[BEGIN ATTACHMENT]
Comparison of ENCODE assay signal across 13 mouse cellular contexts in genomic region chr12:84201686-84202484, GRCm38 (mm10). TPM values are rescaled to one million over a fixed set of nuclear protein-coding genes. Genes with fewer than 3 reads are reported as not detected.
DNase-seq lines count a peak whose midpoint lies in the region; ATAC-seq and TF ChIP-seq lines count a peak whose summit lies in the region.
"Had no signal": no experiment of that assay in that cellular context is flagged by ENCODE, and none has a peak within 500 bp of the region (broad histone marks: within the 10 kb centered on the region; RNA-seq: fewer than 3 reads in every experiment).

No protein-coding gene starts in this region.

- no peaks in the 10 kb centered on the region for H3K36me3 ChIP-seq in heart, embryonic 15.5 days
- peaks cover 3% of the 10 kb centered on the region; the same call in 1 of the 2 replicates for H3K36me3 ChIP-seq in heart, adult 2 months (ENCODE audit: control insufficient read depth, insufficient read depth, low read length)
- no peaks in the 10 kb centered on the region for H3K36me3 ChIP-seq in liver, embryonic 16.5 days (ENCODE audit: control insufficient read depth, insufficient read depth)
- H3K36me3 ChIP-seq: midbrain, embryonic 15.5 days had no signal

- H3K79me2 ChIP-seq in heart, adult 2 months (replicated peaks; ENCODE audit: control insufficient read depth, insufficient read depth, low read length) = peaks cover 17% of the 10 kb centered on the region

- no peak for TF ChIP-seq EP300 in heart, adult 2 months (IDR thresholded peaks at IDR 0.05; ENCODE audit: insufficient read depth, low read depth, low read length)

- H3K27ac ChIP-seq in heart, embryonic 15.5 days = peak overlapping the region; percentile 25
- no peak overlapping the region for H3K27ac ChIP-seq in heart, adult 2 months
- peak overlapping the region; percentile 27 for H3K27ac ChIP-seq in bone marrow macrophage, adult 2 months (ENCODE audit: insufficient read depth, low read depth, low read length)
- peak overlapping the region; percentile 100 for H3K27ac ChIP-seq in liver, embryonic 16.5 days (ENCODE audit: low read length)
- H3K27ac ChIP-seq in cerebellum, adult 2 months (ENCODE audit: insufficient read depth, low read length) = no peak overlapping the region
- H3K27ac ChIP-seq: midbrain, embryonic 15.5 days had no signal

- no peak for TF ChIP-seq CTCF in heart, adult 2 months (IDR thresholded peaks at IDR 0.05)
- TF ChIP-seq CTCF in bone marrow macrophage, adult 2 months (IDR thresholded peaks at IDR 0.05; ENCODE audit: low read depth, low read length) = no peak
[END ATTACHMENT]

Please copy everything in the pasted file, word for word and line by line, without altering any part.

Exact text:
Comparison of ENCODE assay signal across 13 mouse cellular contexts in genomic region chr12:84201686-84202484, GRCm38 (mm10). TPM values are rescaled to one million over a fixed set of nuclear protein-coding genes. Genes with fewer than 3 reads are reported as not detected.
DNase-seq lines count a peak whose midpoint lies in the region; ATAC-seq and TF ChIP-seq lines count a peak whose summit lies in the region.
"Had no signal": no experiment of that assay in that cellular context is flagged by ENCODE, and none has a peak within 500 bp of the region (broad histone marks: within the 10 kb centered on the region; RNA-seq: fewer than 3 reads in every experiment).

No protein-coding gene starts in this region.

- no peaks in the 10 kb centered on the region for H3K36me3 ChIP-seq in heart, embryonic 15.5 days
- peaks cover 3% of the 10 kb centered on the region; the same call in 1 of the 2 replicates for H3K36me3 ChIP-seq in heart, adult 2 months (ENCODE audit: control insufficient read depth, insufficient read depth, low read length)
- no peaks in the 10 kb centered on the region for H3K36me3 ChIP-seq in liver, embryonic 16.5 days (ENCODE audit: control insufficient read depth, insufficient read depth)
- H3K36me3 ChIP-seq: midbrain, embryonic 15.5 days had no signal

- H3K79me2 ChIP-seq in heart, adult 2 months (replicated peaks; ENCODE audit: control insufficient read depth, insufficient read depth, low read length) = peaks cover 17% of the 10 kb centered on the region

- no peak for TF ChIP-seq EP300 in heart, adult 2 months (IDR thresholded peaks at IDR 0.05; ENCODE audit: insufficient read depth, low read depth, low read length)

- H3K27ac ChIP-seq in heart, embryonic 15.5 days = peak overlapping the region; percentile 25
- no peak overlapping the region for H3K27ac ChIP-seq in heart, adult 2 months
- peak overlapping the region; percentile 27 for H3K27ac ChIP-seq in bone marrow macrophage, adult 2 months (ENCODE audit: insufficient read depth, low read depth, low read length)
- peak overlapping the region; percentile 100 for H3K27ac ChIP-seq in liver, embryonic 16.5 days (ENCODE audit: low read length)
- H3K27ac ChIP-seq in cerebellum, adult 2 months (ENCODE audit: insufficient read depth, low read length) = no peak overlapping the region
- H3K27ac ChIP-seq: midbrain, embryonic 15.5 days had no signal

- no peak for TF ChIP-seq CTCF in heart, adult 2 months (IDR thresholded peaks at IDR 0.05)
- TF ChIP-seq CTCF in bone marrow macrophage, adult 2 months (IDR thresholded peaks at IDR 0.05; ENCODE audit: low read depth, low read length) = no peak